officer's section.” Cruz Dep. at 28:23-24. The
parties direct the court to no evidence of Burkart's
whereabouts during this time period, however.
he entered the CCJ, Cruz had an experience similar to a
priapism but not to the extent of the incidents on April 15
and 25, 2012. See Defs.' SOF ¶¶ 5,
7-8. Cruz alleges that he developed priapisms as a result of
taking medication he was prescribed while at the CCJ. Cruz
estimated that he began experiencing symptoms of a priapism
“somewhere in the four--three to four range, maybe
five.” Cruz. Dep. 55:8-10; see also Pl.s'
Resp. to Defs.' SOF ¶ 12 (so admitting). According
to Cruz's testimony, he was not taken to the dispensary
(presumably on his tier of the CCJ) for “maybe two
hours” after he first began complaining about his
symptoms. Cruz Dep. 57:1-3; see also Id. at
time at which Cruz first developed symptoms, spoke with
Burkart, and was sent for further care is disputed. The
medical logbook maintained by Burkart states that Cruz
complained of a “reaction to medication.”
Defs.' Ex. 3 at 1. The entry also indicates that Burkart
called the dispensary in Division 10 at 4:30 a.m. Defs.'
SOF ¶ 3; Defs.' Ex. 3 at 1 (copy of logbook).
Another entry in the logbook states that Cruz was taken to
the Cermak Health Facility (“Cermak”) by another
officer at 5:00 a.m. See Defs.' Ex. 3 at 1.
Burkart had no further contact with Cruz after Cruz was taken
to the dispensary. Defs.' SOF ¶ 35. For present
purposes, Cruz's testimony that he banged on his door for
two hours after he developed symptoms demanding medical
attention must be accepted as true.
was eventually taken to Cermak. He testified that he talked
to different “officer[s] who [were] in charge of the
waiting room” at Cermak on April 19 and 25. Cruz. Dep.
at 34:21- 24. Both officers told him that patients
“were seen in the order they're received. First
in/first out.” Id. at 35:1-6. He was
transported to Stroger Hospital at 8:01 a.m. on April 19,
2012, where he received treatment. See Pl.'s SOF
The April 25 Incident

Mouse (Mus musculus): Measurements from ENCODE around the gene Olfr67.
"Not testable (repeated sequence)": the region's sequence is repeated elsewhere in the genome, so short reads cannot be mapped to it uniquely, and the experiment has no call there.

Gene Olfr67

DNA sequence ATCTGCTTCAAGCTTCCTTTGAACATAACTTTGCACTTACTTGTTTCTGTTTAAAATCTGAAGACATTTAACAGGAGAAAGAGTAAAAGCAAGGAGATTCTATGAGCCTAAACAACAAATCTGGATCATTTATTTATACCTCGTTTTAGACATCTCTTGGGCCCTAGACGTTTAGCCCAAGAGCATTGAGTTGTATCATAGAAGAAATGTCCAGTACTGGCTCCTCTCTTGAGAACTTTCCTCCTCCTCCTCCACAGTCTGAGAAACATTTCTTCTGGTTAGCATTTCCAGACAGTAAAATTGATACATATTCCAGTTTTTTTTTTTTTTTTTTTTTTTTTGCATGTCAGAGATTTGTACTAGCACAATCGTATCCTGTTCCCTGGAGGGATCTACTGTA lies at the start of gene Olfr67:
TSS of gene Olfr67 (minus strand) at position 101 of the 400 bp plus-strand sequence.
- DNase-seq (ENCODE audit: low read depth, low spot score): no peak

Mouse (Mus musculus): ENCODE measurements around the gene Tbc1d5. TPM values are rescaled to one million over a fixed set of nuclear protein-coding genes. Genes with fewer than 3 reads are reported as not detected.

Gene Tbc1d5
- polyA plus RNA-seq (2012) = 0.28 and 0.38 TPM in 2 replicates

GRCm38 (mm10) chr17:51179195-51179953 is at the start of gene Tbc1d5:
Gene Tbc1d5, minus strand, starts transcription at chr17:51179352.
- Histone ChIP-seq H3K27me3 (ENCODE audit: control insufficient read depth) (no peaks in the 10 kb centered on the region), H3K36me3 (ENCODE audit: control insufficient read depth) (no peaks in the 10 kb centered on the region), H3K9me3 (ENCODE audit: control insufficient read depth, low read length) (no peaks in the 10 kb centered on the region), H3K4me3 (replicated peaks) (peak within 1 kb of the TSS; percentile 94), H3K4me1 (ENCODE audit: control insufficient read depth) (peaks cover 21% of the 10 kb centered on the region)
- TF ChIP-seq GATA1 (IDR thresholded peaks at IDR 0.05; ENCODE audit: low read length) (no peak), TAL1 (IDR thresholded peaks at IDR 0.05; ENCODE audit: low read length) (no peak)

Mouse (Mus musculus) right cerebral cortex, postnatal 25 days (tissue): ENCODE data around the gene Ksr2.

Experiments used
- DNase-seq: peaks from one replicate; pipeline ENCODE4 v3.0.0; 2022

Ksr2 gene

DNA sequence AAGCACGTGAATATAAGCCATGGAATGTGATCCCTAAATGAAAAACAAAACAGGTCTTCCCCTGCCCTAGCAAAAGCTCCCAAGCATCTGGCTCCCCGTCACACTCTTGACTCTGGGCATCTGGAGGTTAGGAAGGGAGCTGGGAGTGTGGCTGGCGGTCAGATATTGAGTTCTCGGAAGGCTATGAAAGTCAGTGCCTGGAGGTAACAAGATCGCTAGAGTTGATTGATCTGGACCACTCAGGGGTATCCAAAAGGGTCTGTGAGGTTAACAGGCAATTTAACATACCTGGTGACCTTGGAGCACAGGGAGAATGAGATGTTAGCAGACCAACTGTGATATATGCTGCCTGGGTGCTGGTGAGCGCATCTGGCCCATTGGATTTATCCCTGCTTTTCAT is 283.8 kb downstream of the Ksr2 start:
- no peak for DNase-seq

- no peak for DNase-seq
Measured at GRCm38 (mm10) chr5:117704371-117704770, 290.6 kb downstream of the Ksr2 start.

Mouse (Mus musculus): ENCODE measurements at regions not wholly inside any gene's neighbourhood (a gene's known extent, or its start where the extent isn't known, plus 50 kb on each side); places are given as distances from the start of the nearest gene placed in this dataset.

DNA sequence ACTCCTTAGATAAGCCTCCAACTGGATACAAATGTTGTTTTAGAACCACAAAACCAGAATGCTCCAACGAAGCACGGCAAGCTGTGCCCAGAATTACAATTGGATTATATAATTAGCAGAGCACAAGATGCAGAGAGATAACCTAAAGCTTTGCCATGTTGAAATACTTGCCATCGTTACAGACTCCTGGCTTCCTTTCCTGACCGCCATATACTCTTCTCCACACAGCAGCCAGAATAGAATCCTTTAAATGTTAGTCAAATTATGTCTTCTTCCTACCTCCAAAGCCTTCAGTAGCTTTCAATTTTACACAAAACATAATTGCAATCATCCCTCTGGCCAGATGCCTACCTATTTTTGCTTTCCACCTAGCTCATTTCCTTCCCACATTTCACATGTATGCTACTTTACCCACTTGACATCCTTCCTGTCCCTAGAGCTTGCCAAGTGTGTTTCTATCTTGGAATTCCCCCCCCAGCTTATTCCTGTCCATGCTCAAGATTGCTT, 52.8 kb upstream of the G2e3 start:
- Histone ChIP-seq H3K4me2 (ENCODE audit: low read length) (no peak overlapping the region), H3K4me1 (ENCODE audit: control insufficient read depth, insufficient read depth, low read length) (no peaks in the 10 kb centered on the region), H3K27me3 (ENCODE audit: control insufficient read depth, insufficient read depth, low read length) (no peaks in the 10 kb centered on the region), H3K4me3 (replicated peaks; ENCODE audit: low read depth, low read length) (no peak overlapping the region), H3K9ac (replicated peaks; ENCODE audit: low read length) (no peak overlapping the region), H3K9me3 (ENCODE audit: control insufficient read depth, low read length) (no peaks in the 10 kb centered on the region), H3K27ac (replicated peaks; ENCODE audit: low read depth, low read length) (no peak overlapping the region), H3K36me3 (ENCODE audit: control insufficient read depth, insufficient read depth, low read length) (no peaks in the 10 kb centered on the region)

“was assigned to work the 11:00 p.m. to 7:00 a.m. shift
in 2012, ” and he was assigned to the tier and unit
where Cruz was housed on April 24-25, 2012. Defs.' SOF
¶¶ 19- 20. Cox was assigned to the same tier on the
7:00 a.m. to 3:00 p.m. shift on April 25, 2012. Id.
¶ 21. “Neither Martin nor Cox knows what a
priapism is.” Defs.' SOF ¶ 22.
became aware of priapistic symptoms when he awoke around 4:00
or 5:00 a.m. on April 25, 2012, due to the pain he was
experiencing. See Cruz Dep. 61:13-15. Cruz
complained to a prison guard working the third shift,
identified only as “John Doe” in Cruz's
deposition, that Cruz “was in severe pain from a
priapism and was told there was nothing [the guard] could do
because it would delay [the guard] from leaving for the
day.” Defs.' SOF ¶ 17 (citing Cruz Dep.
complained to Cox at or shortly after she came on duty at
7:00 a.m. that he was in severe pain and experiencing
priapistic symptoms. See Defs.' SOF ¶ 10;
Pl.'s SOF ¶ 8. Cox responded with words to the
effect of, “You're still conscious, so that's
not an emergency.” Pl.'s SOF ¶ 8. She told
Cruz to fill out a health service request form and that she
would send him for medical treatment later. Defs.' SOF
unidentified nurse came onto the unit at approximately 8:30
a.m. Defs.' SOF ¶ 14. Cruz testified as follows
about the interaction:
Q. And what did you tell this [nurse] and what did this
[nurse] tell you?
A. Well, I told her, that I was having another episode of
priapism. I told her that I previously had one on the 19th. I
told her that I was actually in a lot of pain. And she told
me that just by virtue of the priapism that it was an
emergency and I should get down to the infirmary.
Q. Did she transfer you to the infirmary?
A. I 'm not really sure what happened there. There was
some kind of miscommunication between her and Cox. But I was
under the impression that I was supposed to be in the
infirmary immediately. Ms. Cox, however, was under the
impression when ...